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Victim of the Aurora Paperback – Sep 1985


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Product details

  • Paperback
  • Publisher: Harvest Books; Reprint edition (Sep 1985)
  • Language: English
  • ISBN-10: 0156935341
  • ISBN-13: 978-0156935340
  • Product Dimensions: 20.2 x 13.5 x 1.4 cm
  • Average Customer Review: 3.5 out of 5 stars  See all reviews (2 customer reviews)
  • Amazon Bestsellers Rank: 4,829,819 in Books (See Top 100 in Books)

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Product Description

Review

His story is tightly reined: terse, ironic, reflective. His depiction of Edwardian innocence and stuffiness crashing against the Antarctic void is superb (Washington Post)

The solution is as astonishing as it is inevitable, the denouement chilling and tragic (Ruth Rendell)

The period gives this book its strength and character . . . altogether an admirable accomplishment (New Yorker)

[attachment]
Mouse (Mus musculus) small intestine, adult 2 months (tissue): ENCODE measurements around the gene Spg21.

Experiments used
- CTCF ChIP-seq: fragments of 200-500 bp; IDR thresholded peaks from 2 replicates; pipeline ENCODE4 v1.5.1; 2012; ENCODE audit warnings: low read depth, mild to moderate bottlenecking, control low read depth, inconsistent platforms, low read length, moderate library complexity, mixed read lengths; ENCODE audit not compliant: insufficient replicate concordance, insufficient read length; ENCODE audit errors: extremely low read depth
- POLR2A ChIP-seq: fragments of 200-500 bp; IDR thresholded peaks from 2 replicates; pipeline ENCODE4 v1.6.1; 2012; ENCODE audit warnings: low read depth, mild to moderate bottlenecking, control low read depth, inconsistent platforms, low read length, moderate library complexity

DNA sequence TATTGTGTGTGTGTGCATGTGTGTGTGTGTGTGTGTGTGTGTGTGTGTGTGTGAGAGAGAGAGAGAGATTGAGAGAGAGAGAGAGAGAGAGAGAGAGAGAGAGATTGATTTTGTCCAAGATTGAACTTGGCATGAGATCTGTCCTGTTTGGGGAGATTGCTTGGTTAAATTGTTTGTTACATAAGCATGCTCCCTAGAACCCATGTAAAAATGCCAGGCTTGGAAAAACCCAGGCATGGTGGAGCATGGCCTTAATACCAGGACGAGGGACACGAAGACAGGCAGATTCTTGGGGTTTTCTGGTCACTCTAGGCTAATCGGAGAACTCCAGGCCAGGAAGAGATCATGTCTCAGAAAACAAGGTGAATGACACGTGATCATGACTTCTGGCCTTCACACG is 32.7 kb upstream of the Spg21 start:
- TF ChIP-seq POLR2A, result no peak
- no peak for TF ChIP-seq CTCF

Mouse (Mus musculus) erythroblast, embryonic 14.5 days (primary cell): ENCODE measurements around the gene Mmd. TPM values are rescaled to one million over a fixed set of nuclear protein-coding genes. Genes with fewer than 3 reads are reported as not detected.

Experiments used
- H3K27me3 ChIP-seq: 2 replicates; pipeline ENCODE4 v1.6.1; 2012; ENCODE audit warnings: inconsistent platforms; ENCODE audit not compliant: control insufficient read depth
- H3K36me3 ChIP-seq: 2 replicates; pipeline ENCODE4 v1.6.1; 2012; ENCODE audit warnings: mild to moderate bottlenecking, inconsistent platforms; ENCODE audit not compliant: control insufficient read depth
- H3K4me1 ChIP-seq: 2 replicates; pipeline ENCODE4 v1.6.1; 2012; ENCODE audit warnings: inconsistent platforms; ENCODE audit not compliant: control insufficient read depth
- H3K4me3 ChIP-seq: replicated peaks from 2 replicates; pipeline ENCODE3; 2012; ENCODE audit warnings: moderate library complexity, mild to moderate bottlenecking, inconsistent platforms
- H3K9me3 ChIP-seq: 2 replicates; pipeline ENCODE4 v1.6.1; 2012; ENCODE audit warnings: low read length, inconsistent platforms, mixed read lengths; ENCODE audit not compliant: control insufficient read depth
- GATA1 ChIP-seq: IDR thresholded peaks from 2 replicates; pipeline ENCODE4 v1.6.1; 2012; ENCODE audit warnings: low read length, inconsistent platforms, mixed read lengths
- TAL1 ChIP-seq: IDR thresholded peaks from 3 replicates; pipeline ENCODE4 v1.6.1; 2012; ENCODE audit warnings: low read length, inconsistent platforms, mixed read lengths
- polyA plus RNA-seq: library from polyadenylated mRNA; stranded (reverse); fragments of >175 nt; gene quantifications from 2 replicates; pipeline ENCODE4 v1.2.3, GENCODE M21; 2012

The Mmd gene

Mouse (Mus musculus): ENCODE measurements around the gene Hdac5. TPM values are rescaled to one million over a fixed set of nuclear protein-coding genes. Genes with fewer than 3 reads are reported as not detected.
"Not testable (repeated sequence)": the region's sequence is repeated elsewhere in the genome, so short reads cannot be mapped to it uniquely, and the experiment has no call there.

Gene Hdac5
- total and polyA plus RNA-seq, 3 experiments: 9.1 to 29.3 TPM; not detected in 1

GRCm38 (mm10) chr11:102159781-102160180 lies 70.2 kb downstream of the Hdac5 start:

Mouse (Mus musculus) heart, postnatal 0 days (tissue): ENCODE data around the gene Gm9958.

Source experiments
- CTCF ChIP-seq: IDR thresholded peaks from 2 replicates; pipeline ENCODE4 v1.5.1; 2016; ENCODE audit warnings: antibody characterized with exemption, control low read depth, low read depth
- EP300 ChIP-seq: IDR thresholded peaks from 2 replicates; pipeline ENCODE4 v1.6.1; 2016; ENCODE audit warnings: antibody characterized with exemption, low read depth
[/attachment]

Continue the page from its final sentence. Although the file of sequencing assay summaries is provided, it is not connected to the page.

The absolute dark, absolute cold of the Antarctic is skilfully evoked (Sunday Times)

A powerful and subtle writer . . . a remarkable novel (Spectator)

I was riveted by this tale of a man fighting the elements and his fellow explorers (Daily Telegraph)

Highly original and deeply moving (Observer) --This text refers to an out of print or unavailable edition of this title.

Book Description

A compelling, powerful novel of adventure and murder among Antarctic explorers. --This text refers to an out of print or unavailable edition of this title.

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First Sentence
Once, sometime in the 1930s, when journalists pressed me about the Henneker rumors, I cried out, "We were the great New British South Polar Expedition." Read the first page
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Most Helpful Customer Reviews

2 of 2 people found the following review helpful By Mary Whipple HALL OF FAMETOP 500 REVIEWER on 16 Sep 2003
Format: Paperback
Written in 1978, this is a murder mystery set near the South Pole in 1909, the same year as Sir Ernest Shackleton's first expedition and five years before the Endurance epic. A similar crew of explorer-scientists and sailors, with the same attitudes and prejudices that one finds in the literary record of the Endurance, perform similar tasks under similar conditions, with one big exception. Captain Eugene Stewart (sharing initials with Ernest Shackleton) must also investigate his own crew as he attempts to unmask the murderer of Victor Henneker, the expedition's representative of the press, who intends to record the voyage for posterity.